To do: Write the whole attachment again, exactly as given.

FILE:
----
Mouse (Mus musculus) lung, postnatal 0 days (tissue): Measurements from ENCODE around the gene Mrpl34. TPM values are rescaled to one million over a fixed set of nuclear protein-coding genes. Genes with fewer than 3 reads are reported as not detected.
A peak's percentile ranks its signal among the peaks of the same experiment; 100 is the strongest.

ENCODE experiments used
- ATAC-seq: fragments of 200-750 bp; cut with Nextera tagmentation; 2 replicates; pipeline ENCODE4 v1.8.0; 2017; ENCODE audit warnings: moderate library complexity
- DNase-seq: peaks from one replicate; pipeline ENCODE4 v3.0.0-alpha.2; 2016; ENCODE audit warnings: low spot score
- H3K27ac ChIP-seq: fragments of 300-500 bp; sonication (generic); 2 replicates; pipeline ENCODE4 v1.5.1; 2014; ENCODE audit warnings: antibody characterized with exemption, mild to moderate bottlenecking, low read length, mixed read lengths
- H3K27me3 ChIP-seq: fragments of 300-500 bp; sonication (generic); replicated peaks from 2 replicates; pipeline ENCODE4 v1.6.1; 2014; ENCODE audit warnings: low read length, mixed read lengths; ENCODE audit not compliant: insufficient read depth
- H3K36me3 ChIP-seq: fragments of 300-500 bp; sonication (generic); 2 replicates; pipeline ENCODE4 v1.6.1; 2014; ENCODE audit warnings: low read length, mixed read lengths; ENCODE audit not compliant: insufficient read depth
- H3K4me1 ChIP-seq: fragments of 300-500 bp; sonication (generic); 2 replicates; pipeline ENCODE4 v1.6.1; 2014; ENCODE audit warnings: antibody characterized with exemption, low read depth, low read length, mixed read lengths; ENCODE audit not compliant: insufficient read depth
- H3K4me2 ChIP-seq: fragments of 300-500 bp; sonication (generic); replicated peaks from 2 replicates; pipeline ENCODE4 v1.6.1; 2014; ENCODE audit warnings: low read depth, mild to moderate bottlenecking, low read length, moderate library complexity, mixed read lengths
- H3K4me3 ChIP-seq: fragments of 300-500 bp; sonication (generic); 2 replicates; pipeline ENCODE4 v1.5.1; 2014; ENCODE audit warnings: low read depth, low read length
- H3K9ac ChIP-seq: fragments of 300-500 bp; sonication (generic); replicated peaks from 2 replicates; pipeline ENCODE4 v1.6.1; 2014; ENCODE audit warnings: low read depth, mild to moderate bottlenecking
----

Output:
Mouse (Mus musculus) lung, postnatal 0 days (tissue): Measurements from ENCODE around the gene Mrpl34. TPM values are rescaled to one million over a fixed set of nuclear protein-coding genes. Genes with fewer than 3 reads are reported as not detected.
A peak's percentile ranks its signal among the peaks of the same experiment; 100 is the strongest.

ENCODE experiments used
- ATAC-seq: fragments of 200-750 bp; cut with Nextera tagmentation; 2 replicates; pipeline ENCODE4 v1.8.0; 2017; ENCODE audit warnings: moderate library complexity
- DNase-seq: peaks from one replicate; pipeline ENCODE4 v3.0.0-alpha.2; 2016; ENCODE audit warnings: low spot score
- H3K27ac ChIP-seq: fragments of 300-500 bp; sonication (generic); 2 replicates; pipeline ENCODE4 v1.5.1; 2014; ENCODE audit warnings: antibody characterized with exemption, mild to moderate bottlenecking, low read length, mixed read lengths
- H3K27me3 ChIP-seq: fragments of 300-500 bp; sonication (generic); replicated peaks from 2 replicates; pipeline ENCODE4 v1.6.1; 2014; ENCODE audit warnings: low read length, mixed read lengths; ENCODE audit not compliant: insufficient read depth
- H3K36me3 ChIP-seq: fragments of 300-500 bp; sonication (generic); 2 replicates; pipeline ENCODE4 v1.6.1; 2014; ENCODE audit warnings: low read length, mixed read lengths; ENCODE audit not compliant: insufficient read depth
- H3K4me1 ChIP-seq: fragments of 300-500 bp; sonication (generic); 2 replicates; pipeline ENCODE4 v1.6.1; 2014; ENCODE audit warnings: antibody characterized with exemption, low read depth, low read length, mixed read lengths; ENCODE audit not compliant: insufficient read depth
- H3K4me2 ChIP-seq: fragments of 300-500 bp; sonication (generic); replicated peaks from 2 replicates; pipeline ENCODE4 v1.6.1; 2014; ENCODE audit warnings: low read depth, mild to moderate bottlenecking, low read length, moderate library complexity, mixed read lengths
- H3K4me3 ChIP-seq: fragments of 300-500 bp; sonication (generic); 2 replicates; pipeline ENCODE4 v1.5.1; 2014; ENCODE audit warnings: low read depth, low read length
- H3K9ac ChIP-seq: fragments of 300-500 bp; sonication (generic); replicated peaks from 2 replicates; pipeline ENCODE4 v1.6.1; 2014; ENCODE audit warnings: low read depth, mild to moderate bottlenecking